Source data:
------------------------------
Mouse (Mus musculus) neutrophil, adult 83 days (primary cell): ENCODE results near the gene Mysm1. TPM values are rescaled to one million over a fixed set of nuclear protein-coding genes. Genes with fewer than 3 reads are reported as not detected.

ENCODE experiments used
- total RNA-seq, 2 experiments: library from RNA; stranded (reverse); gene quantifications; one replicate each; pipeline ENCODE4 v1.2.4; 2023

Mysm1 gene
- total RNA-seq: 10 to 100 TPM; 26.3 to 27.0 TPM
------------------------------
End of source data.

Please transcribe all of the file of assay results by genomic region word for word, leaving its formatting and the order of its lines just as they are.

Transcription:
Mouse (Mus musculus) neutrophil, adult 83 days (primary cell): ENCODE results near the gene Mysm1. TPM values are rescaled to one million over a fixed set of nuclear protein-coding genes. Genes with fewer than 3 reads are reported as not detected.

ENCODE experiments used
- total RNA-seq, 2 experiments: library from RNA; stranded (reverse); gene quantifications; one replicate each; pipeline ENCODE4 v1.2.4; 2023

Mysm1 gene
- total RNA-seq: 10 to 100 TPM; 26.3 to 27.0 TPM